Climate change, drought and overexploitation of water resources

Climate change, drought and overexploitation of water resources

Javier Muñoz, Journal U. Chile, Radio Universidad de Chile, November 30, 2014.

The overexploitation of water resources, climate change and the bad management of resources, maintain the drought in north-central Chile. Although measures are announced, organizations say there is no adequate water policy to change the water inherited reality of the Water Code.

Although Agriculture Minister Carlos Furche predicts a 2015 where agriculture will be starring in the Chilean economy, he said that one problem remains the lack of water, where everything seems insufficient, because the situation would be too severe. In this context the forecast availability of water for the irrigation season 2014-2015, presented in September by the Directorate General of Water is critical, leaving the regions of Atacama, Coquimbo and Valparaiso as the most affected by the lack of rainfall and snow. Atacama has 35 percent water deficit

The regional governor Miguel Vargas Correa says that the effects are manifested mainly in the basins of the Copiapó and Huasco rivers where the resource is over-exploited due to the many economic activities in the region. As measures to cope highlighted the creation of Regional Water Board and the initiatives of the mining industry are beginning to use sea water for their activities including Candelaria, Cerro Verde Manto Pacific and Anglo American. But one of the troubling issues, explains the Mayor, is the water supply for human consumption both in Copiapó Province and the municipality of Chañaral, so as to create a project began to desalinate sea water intended for the population.

Environmental Impact study was delivered by the government, the company Econsa, which is the concessionaire of health services, which depends on the state to make this entity to submit the study to the system. We hope that the study can be evaluated in the next 5-6 months. This plant should be build by 2017 and begin operations in 2018. But for Lucio Cuenca, director of Latin American Observatory of Environmental Conflicts (OLCA), these measures are isolated and punctual, and are emergency resources to a larger problem dragging a bad management by governments in a democracy. The announcement of the Minister of Agriculture reported that water rights already delivered will not touch, is for Cuenca, terrible news that shows the lack of real political will to change the water conditions beyond drought for lack of precipitation.

There is talk of expiry of water rights but only for new water rights and that represents between 10 and 15 percent of available water in the country, or 85 percent of the rest of the available water that has already been delivered as a right to use water to businesses and individuals for free in perpetuity, that is not going to play. It is not going to intervene in the water situation that the country has today. “One issue that touches himself to Petorca zone, where Cuenca recalls that bad management has concentrated ownership of resources on entrepreneurs and even former members of government showing poor oversight and lack of political will. As former Interior Minister Edmundo Perez Yoma, Mr Trivelli, the former deputy Cerda benefit for the development of agribusiness linked to citrus and avocado trees. Even perverse incentives occur since they are hill slopes even receive without backing water rights, subsidy programs irrigation, irrigation technology in areas even they are not suitable for agriculture, yet with technology the suit and that has also been subsidized by the state. Then there are problems of counterfeit and substandard audit where the government has turned a blind eye on something that has been denounced several years.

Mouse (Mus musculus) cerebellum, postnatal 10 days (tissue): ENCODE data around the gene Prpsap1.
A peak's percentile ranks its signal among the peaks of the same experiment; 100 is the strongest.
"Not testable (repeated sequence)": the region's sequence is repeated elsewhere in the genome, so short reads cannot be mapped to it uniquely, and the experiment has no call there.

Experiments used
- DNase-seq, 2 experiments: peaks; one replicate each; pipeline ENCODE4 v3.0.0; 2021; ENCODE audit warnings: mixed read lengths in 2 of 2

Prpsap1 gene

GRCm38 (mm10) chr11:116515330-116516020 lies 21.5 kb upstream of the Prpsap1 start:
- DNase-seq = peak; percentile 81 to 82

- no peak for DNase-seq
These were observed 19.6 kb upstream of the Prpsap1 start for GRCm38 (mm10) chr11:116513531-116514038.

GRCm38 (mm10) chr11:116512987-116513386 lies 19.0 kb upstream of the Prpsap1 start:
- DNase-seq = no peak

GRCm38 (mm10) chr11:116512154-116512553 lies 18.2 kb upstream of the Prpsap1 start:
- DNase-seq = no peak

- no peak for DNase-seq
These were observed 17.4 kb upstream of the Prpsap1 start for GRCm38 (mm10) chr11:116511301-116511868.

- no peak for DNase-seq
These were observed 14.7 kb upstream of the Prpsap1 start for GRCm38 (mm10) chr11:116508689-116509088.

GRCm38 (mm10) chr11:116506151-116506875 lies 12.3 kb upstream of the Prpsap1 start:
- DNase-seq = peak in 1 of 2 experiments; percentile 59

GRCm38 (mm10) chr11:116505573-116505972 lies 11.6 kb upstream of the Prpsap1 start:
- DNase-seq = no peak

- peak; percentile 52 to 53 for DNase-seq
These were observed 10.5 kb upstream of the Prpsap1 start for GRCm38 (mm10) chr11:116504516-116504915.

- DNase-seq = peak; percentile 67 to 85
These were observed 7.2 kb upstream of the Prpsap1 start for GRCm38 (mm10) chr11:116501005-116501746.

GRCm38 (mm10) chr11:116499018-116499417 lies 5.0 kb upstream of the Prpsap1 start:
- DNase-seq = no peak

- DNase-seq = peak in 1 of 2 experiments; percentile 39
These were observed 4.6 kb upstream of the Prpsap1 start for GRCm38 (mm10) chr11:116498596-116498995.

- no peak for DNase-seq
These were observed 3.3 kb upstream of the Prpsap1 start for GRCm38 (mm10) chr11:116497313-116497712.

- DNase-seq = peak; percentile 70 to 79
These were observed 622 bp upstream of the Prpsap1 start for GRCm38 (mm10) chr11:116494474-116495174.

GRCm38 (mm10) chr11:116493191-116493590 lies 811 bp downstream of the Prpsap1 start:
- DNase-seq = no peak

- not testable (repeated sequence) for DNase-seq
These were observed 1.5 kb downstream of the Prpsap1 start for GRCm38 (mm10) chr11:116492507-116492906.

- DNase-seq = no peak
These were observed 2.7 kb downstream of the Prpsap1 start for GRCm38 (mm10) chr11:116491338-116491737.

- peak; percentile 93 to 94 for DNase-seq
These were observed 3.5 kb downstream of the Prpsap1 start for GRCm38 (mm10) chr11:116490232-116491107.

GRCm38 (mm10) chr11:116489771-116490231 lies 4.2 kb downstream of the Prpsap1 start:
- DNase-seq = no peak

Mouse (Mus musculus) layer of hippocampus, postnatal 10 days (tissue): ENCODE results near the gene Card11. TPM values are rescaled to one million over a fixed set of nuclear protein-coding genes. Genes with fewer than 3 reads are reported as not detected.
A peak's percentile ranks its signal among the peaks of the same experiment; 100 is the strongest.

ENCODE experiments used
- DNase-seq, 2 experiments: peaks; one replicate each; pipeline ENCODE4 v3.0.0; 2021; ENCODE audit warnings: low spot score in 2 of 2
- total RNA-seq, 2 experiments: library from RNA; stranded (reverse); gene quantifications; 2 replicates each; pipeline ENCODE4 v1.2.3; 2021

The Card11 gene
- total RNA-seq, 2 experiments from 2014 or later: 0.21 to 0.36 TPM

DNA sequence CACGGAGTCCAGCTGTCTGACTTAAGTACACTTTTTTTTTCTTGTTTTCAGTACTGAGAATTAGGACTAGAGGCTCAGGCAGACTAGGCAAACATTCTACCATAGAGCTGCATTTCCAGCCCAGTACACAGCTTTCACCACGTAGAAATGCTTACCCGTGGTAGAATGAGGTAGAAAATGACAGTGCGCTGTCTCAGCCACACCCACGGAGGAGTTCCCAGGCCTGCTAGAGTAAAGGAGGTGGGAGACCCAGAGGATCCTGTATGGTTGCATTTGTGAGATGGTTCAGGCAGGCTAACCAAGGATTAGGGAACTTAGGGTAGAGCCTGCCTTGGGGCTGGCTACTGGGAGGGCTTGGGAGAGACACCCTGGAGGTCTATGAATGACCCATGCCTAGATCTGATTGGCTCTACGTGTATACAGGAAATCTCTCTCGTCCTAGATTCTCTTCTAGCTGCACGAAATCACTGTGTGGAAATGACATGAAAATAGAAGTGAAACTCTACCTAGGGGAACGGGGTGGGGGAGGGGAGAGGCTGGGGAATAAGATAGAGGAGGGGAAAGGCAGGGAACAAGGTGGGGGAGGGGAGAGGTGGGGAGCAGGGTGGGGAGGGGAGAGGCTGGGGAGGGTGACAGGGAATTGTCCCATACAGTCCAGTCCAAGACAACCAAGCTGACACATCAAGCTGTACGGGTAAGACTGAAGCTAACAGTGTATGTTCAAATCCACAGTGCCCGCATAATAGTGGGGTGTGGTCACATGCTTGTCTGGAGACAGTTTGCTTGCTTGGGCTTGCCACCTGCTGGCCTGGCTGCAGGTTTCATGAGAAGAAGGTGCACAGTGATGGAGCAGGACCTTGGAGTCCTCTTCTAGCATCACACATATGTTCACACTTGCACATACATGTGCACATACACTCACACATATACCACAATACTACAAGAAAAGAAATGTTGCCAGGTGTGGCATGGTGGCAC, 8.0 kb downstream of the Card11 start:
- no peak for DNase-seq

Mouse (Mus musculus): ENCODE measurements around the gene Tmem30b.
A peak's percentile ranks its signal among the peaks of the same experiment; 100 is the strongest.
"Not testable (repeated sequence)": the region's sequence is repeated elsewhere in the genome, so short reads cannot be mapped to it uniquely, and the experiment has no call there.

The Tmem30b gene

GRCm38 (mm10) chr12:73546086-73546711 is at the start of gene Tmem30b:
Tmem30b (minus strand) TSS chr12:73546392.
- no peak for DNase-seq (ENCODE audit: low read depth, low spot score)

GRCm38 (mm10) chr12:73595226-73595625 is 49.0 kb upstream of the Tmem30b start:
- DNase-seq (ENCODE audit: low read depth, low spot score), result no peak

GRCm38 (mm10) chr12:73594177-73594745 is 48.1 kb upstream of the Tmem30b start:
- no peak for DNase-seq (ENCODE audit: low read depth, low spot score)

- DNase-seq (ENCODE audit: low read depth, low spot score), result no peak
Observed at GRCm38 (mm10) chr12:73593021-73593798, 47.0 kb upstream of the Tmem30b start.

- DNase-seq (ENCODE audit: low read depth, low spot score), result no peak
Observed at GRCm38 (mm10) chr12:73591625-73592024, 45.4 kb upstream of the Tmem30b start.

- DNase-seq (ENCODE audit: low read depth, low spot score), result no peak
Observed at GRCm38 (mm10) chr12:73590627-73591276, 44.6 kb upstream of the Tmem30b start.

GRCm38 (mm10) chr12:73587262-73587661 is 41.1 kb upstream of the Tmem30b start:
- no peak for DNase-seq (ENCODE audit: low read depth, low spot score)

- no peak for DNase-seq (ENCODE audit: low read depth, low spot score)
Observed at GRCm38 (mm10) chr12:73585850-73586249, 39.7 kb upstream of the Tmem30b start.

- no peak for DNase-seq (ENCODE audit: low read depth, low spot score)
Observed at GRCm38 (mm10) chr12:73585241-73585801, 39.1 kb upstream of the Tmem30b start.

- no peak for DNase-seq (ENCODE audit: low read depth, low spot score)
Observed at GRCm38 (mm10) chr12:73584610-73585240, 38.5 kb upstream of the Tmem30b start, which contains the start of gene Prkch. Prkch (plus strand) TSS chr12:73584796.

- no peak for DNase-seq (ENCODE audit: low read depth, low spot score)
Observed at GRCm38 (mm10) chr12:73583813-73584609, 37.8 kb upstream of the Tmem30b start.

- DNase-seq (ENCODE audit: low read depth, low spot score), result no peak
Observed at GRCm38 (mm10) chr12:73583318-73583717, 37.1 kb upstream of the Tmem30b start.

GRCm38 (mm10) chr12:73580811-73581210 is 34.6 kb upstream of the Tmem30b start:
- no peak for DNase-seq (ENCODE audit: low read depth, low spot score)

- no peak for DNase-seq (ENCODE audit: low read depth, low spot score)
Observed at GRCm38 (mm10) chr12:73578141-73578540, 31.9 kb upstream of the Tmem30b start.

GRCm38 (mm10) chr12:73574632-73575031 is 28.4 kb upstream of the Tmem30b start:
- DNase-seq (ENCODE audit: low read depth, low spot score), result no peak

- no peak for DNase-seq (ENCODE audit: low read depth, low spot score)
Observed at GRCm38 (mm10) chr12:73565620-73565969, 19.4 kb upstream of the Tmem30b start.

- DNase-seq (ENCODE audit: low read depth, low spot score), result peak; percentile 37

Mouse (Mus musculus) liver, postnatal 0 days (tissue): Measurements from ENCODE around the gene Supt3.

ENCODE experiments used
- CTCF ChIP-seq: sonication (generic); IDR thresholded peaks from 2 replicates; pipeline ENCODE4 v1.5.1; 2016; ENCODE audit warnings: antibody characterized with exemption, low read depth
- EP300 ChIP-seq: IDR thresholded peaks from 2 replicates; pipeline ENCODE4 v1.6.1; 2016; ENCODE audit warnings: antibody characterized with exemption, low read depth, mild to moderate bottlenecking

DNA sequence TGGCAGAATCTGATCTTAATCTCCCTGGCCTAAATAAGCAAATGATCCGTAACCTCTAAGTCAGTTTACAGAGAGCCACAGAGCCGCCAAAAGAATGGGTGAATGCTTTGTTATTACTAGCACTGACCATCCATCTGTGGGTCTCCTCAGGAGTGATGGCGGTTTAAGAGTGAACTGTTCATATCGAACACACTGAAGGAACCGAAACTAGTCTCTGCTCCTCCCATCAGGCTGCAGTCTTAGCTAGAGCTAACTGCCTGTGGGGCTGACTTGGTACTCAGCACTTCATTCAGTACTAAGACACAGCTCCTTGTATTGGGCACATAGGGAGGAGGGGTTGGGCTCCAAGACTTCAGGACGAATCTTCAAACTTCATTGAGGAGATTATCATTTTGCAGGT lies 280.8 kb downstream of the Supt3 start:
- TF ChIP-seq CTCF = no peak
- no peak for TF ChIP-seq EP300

To this panorama is added the third report Let’s go down the temperature, published by the World Bank that says conditions such as heat waves and other extreme events that occur every 100 years or more and are considered today as unusual they will become the new climate reality. The paper focuses on the risks for development in three major areas: Latin America and Caribbean, Middle East and North Africa and parts of Europe and Central Asia, where the likely impacts of current warming are examined 0.8 ° C and projections at 2 ° C and 4 ° C degrees above pre-industrial temperatures, in agricultural production, water resources, ecosystem services and coastal vulnerability for affected populations. In Chile it is noted that the yields of maize crops would be reduced from 5 to 10 percent and wheat between 10 and 20 percent for 2050 year. For Latin America and the Caribbean, altering precipitation cycles, with heavier rainfall and longer droughts, along with the loss of glaciers is expected.

Vladimir Alarcon, Academic School of Civil Works Diego Portales University, who specializes in water resources, explains that if they accept the hypothesis World Bank, the density of ice decrease in the Andes of South America, both the provision of water for drinking and irrigation. Furthermore, it is not only the drought which ends up affecting local economies, but also the extreme changes such as floods. Occur for example, sediment transport, leaching of contaminants, etc. They have a much larger effect on the environment as they do in many extreme conditions and then it also affects the economy of the area that must be taken to mitigate these impacts on rivers and channels, in everything means the watercourse. The specialist also added that the economic effects lie in the rising prices due to the need for farmers to get water at a higher cost of infrastructure and worse, the disappearance of agricultural areas.

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